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Shorter MLSAGs with Hidden Amounts #52
It is my understanding that right now the Monero MLSAG signature contains two sequences of scalars. Their use is to separately and respectively ensure linkability and that the commitments for the amounts add up to zero. (I am basing my understanding from posts about ringCT (e.g. here), and although I am aware that Monero now uses Bulletproofs, I believe that the MLSAG part should still be the same, since, to my knowledge, bulletproofs integration only affected the range proofs.)
So, to recap and make sure that I got the right picture, this is what I think goes on now:
Signer picks a ring of outputs that includes his own output, plus decoys. The simplified ring information needed for signing looks like this:
(WLOG and to simplify the exposition, we assume that his output is at position
Next, he picks two sequences of random scalars:
Finally, he sets:
Verifier parses the signature information and computes, for
If that understanding is correct, I am wondering if that signature cannot be made shorter by completely eliminating the
The Naive Approach and the problem with it:
The naive approach would be to just add
This naive approach already has the advantage of passing the corresponding verification for an honest signer and having a shorter signature. However, it also has a big problem: since the verifier has no way to check that
Solution: Use a Linear Combination with Hashed Coefficients:
To fix that, before redefining
Then he proceeds to define:
and, for each
Finally, he sets:
This way, the honest signing still passes the corresponding verification, but any attempt to find
This signature format change would incur only the additional computational cost of two
[Edit: I had forgotten to add
This is actually a neat way to map a many-rowed MLSAG ring signature scheme to a single-rowed LSAG signature scheme. I like it. I would want a tight security proof before moving on implementation, but I don't think that proof would be too difficult... What I find interesting about this is that this introduces a sublinearity in signature sizes... if we want to sign with a length-n vector of keys in a ring signature with R members, we can do so for the same space as a length-1 vector of keys, although verification time increases requisitely.
I hadn't thought about how to aggregate different rings from an MLSAG together, just their hidden amounts component. It is an interesting idea. Aggregating public keys that don't need to be linked, like commitments to zero in this context, seems less complex than adding ones that do need to be linked, like other one-time addresses.
I have been trying to aggregate two rings of signing keys together the same way the amount commitment component was aggregated, but so far I haven't been able to. I suspect we may not be able to do that as seamless as the amount case, or at all. The reason is this: for the amount case,
If we take two points and their respective key images
Consider, however, that the reason that the key image is not linkable to the signing keys is not because of the use of
With that in mind, if we fix an independent point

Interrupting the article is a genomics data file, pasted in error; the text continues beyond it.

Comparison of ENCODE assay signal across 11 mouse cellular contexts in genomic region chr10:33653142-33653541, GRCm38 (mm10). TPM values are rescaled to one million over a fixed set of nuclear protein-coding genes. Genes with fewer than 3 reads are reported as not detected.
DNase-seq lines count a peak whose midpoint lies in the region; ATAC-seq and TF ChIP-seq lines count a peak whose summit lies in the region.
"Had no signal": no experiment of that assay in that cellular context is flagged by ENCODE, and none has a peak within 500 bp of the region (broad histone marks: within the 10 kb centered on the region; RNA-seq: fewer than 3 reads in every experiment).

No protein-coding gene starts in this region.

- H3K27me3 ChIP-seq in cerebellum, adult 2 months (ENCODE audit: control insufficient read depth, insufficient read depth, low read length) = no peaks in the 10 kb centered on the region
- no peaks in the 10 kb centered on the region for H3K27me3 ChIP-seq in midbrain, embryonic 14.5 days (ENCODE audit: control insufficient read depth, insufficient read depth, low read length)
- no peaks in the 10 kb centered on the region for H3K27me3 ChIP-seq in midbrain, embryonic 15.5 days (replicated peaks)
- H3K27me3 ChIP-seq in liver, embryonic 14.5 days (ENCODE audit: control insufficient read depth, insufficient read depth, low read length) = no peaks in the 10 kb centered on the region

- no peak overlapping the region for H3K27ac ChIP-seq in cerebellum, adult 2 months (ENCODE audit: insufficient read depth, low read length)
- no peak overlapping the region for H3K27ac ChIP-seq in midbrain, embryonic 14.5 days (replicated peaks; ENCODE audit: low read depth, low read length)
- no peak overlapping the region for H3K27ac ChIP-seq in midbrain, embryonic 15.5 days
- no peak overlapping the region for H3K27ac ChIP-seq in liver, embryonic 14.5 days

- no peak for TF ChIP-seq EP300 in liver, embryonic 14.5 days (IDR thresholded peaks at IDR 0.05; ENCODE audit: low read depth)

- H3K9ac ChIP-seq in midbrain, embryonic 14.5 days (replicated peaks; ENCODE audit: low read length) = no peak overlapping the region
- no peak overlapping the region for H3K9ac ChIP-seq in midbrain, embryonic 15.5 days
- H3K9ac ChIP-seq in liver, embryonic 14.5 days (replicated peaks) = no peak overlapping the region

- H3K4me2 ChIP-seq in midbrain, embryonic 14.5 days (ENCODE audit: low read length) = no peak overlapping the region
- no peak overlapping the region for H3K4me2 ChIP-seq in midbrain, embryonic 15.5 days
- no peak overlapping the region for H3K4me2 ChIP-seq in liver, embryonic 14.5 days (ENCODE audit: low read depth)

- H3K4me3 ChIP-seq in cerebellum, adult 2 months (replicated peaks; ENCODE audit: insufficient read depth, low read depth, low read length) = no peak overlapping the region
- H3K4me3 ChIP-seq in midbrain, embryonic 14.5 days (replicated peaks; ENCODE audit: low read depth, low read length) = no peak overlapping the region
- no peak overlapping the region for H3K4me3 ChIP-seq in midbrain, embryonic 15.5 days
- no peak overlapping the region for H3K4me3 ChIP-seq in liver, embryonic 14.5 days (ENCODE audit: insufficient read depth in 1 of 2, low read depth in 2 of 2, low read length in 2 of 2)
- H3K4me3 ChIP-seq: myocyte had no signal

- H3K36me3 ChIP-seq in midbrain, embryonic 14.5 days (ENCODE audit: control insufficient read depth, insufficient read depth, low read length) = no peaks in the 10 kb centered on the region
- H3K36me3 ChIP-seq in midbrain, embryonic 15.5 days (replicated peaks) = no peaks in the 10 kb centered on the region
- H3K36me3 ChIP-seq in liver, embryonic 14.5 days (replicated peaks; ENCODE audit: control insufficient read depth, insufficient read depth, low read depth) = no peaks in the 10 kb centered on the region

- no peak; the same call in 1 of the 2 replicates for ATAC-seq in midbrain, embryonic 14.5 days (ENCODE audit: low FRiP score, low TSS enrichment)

So, for instance, a regular linkable ring signature would look like this:
and, for i in [1,n]:
With this change, we could get a ring signature whose size depends only on the ring size, but not the number of rings.
I also find the scheme sound.
For your second proposal, I find the idea of fixing the basepoint for key images workable as well, but I think it means that the signer's index has to be the same for all the rings, which I think is undesirable (AFAIK this is why RCTSimple type with pseudo outputs was introduced).
@stoffu I share your concern. Probably the trade-off between compressing all signing keys at the expense of linking the indices is not a good one, and just aggregating the amounts may be good enough for now.
Fixing the base point
So right now I believe that changing the key image but not aggregating signing keys would allow for faster verification times and smaller signatures (compared to present ones, although not quite as the aggregated ones, of course) without compromising untraceability.
Update: in transitioning to the new key image format, new signing and verification algorithms are needed that involve outputs that could have been spent with the previous key image format as well as the new ones. In the following I will outline how such a transition can work.
First a block height
The verifier receives a signature
Therefore, in order to pass verification, the signer will need to produce the signature constructed in the same way.
Signer picks random scalars
Notice that this doesn't require any changes to the output format itself, but only to the signing and verifying algorithms.
Since the points
It's also important to consider the balance between the added implementation complexity and the provided performance benefit. I don't really feel like bringing external data such as the fork height and the output keys creation heights into the basic RingCT functions unless the advantage is very significant (which doesn't seem to be the case to me here).
@SarangNoether asked me to take a look at this issue.
Here are some notes:
Thanks @apoelstra for looking this over. Comments regarding the notes:
@apoelstra Indeed it seems that using the fixed point for the key image may lead to the problem referred to in the Cryptonote 2.0 paper. Thank you for pointing that out!
I will leave it here for others reading the thread. I am paraphrasing from the section 'Notes on the Hash Function Hp', from the Cryptonote 2.0 paper:
If Alice sends two payments to Bob, whose stealth address is
Now, subtracting the two, Alice could check that:
This would give Alice the ability see when those outputs were spent by Bob.